Warning: Saga #17 contains mature and explicit content, which this review mentions and discusses.
Some character spoilers also appear.
What Saga #17 Offers
A key discussion of sexuality – saga maintains a mature rating, and continues it’s bold anti-war arguments. The comics has deep themes about war and conflict, and features a key argument by one of its characters.
D. Oswald Heist tries to make sense of human nature, and advocates freedom of sexuality as the opposite of war. Themes of discrimination and censorship of journalism are also included.
The art is excellent, and captures emotions and body language. Characters raise a variety of ethical questions and discussions with their actions. The comic’s key ethics on war and sexuality would be suitable for students at colleges, and older readers. Also of relevance is ideas on the phrase “kill your darlings”, which makes the comic relevant for writing students.
Violent attacks on several characters in this issue move the story forward, and highlight real world discrimination. Two newer characters – the journalist Upsher and his partner Doff – are attacked by a character called “The Brand”.
Heist himself is assaulted by Prince Robot IV. Discrimination plays a key part in building the Saga universe: despite the fact that they are targeted not for their preferences, but for their war reporting, the idea of an discrimination is unavoidable since Upsher and Doff are gay characters under attack. Heist is an elderly character also attacked.
Evidently, LGBTIQ characters and elderly characters face discrimination in the Saga universe, which captures a relevant point from the real world.
How this advances the story is more is at stake for Upsher and Doff if they want to continue writing and reporting any news on the main characters of the comic: military deserters Alana and Marko. Heist in danger gives several characters the motivation to take action and escalate conflict.
Alana and Marko, in a moment of desperation, talk about a very dark solution to their problems as fugitives on the run from two powerful consortiums (The forces of Landfall and Wreath).
The art could not be better: it shows off cute but dangerous animals, and captures expressions of delight, anger, and panic in its characters. Glowing and neon colours are used sparingly to add a type of futuristic flash to some character’s weapons. There are powerful moments of sequential art, and great perspective choices.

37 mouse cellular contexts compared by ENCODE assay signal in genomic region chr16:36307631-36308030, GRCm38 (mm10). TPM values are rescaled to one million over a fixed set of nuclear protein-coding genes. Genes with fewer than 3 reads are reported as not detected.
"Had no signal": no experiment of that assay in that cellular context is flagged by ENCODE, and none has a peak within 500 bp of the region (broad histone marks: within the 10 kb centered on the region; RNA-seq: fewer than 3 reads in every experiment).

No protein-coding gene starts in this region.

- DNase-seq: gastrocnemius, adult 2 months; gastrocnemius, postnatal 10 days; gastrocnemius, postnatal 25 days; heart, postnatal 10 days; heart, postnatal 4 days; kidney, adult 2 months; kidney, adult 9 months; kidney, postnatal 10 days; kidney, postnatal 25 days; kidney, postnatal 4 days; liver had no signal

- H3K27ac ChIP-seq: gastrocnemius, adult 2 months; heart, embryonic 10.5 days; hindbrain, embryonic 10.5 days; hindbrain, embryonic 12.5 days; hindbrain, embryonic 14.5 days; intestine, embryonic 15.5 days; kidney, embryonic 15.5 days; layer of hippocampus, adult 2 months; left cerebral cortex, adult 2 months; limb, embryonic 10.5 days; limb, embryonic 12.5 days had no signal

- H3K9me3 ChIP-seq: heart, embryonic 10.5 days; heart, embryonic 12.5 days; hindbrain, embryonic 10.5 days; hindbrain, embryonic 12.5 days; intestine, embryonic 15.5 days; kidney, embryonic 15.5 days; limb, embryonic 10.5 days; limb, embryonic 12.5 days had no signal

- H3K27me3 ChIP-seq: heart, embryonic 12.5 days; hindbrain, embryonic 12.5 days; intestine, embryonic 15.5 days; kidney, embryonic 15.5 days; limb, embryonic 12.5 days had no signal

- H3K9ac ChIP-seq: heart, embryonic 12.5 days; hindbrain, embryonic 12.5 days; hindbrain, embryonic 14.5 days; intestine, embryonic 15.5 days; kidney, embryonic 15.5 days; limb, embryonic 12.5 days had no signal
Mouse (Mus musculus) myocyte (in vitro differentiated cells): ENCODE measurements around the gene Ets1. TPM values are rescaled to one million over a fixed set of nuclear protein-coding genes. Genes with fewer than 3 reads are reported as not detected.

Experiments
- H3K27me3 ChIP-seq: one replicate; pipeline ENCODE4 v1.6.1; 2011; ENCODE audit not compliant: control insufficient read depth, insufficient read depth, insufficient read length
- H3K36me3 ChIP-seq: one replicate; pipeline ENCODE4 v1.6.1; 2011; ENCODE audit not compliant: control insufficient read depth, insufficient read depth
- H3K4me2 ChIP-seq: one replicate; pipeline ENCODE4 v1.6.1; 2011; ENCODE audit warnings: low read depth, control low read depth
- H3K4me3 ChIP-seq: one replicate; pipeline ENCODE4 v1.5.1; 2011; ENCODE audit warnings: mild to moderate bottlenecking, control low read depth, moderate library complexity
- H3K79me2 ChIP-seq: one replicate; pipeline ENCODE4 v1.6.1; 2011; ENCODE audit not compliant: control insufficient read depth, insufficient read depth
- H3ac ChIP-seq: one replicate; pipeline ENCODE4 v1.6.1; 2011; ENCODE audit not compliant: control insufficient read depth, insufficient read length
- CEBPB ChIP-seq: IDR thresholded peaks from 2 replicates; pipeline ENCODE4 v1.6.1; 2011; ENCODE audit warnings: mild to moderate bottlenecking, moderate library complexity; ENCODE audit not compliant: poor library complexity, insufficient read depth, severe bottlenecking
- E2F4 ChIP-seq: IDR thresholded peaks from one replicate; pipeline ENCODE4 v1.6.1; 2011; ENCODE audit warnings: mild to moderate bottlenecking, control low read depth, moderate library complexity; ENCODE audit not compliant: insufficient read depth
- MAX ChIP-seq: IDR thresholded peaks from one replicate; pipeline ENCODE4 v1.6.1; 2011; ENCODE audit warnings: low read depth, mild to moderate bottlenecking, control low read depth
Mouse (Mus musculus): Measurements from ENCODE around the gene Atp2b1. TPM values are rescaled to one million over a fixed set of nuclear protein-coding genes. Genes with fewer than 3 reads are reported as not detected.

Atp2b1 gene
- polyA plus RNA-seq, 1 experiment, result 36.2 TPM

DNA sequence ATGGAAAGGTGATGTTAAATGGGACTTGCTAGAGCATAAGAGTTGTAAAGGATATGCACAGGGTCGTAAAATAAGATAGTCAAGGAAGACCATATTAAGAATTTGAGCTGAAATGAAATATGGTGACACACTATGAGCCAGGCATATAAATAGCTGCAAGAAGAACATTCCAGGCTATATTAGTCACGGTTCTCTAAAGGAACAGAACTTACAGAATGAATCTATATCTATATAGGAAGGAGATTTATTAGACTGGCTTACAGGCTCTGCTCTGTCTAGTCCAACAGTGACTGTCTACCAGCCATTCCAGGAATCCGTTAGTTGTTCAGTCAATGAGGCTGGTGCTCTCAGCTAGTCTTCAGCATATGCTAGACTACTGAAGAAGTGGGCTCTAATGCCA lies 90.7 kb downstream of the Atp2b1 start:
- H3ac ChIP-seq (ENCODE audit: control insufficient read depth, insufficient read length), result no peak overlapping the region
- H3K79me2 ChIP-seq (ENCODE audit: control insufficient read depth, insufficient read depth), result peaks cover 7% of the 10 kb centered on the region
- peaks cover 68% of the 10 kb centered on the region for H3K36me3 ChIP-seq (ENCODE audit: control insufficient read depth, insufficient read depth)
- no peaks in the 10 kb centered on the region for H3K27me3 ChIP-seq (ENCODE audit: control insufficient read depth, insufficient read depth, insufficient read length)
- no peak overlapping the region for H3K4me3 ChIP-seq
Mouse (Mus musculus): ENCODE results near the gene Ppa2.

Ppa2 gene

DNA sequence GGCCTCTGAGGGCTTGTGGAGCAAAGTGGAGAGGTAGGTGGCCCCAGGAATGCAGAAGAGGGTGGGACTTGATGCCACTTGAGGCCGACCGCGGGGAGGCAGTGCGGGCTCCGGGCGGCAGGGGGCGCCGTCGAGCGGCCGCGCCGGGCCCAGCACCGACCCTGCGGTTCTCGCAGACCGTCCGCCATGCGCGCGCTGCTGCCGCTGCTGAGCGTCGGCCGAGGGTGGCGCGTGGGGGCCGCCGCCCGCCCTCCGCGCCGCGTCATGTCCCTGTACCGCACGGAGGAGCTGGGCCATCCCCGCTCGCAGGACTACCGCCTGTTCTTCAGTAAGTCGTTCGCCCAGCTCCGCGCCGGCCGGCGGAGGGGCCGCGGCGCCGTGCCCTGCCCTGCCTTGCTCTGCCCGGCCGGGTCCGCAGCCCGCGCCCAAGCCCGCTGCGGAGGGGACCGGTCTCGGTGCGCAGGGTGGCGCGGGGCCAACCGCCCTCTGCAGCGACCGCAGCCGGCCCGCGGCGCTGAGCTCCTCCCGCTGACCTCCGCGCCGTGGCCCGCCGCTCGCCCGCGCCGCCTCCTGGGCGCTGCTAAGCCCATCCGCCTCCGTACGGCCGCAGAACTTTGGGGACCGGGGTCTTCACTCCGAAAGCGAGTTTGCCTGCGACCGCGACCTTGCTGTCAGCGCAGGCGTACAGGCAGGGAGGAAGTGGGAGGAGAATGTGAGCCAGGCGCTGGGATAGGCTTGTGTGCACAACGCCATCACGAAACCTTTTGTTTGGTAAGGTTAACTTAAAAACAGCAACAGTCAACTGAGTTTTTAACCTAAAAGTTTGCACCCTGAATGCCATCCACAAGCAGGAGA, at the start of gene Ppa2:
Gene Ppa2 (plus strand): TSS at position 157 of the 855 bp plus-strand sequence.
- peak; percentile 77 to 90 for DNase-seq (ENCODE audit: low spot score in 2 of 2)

What is sequential art? Comics and Graphic novels tell visual stories with sequential art – images placed in a sequence that tell a story. Sequential art is also described as juxtaposed panels.
Themes, Ethics, Values for Readers
While discrimination and censorship of journalism are key themes that are unearthed by Saga #17, The key ethic that appear in the comic is a strong anti-war argument. Because the comic values freedom of sexuality, the anti-war argument is not simply about pacifism or peace.
Anit-war movements in America during 1960’s certainly advocated for peace. Heist argues that the opposite of war, however, is sex and sexuality. The comic makes an explicit comment with Heist’s argument. Further, peace is explicitly stated as less valuable as an opposite to war by Heist himself.
It’s the image of a flower, though, that changes the argument, which lines Heist’s argument up more with peace. Heist’s argument plays out as he debates war with Prince Robot the IV. The robot is a regal character, who displays images of what he is thinking on his television set head (that’s him in the cover artwork for issue 17# below without his shirt).
The flower is a potent anti-war symbol commonly associated with the minority movements of the 1960’s in America, which featured culture changing sexual freedom. The flower lines up Heist himself with another prominent, anti-war writer. Allen Ginsberg was closely associated with anti-war movements in the mid-1960’s. According to the Poetry Foundation, He is credited with creating and advocating “flower power” – A strategy where anti-war demonstrators would promote positive values like peace and love to dramatise their opposition to the death and destruction of the vietnam war.
An interesting link between Ginsberg and Heist across pop-culture is the recent movie chronicling the life of Ginsberg: Kill Your Darlings. The last moments of the comic include a narration about how the phrase “kill your darlings” is employed to teaching writing to students. The narrator of Saga – a character named Hazel – develops and expands on Heists personality by talking about his perspective on the phrase.
Allen Ginsberg: 1926 – 1997 (2013). The Poetry Foundation. http://www.poetryfoundation.org/bio/allen-ginsberg
Flower Power. (2013) USHistory.org. http://www.ushistory.org/us/57h.asp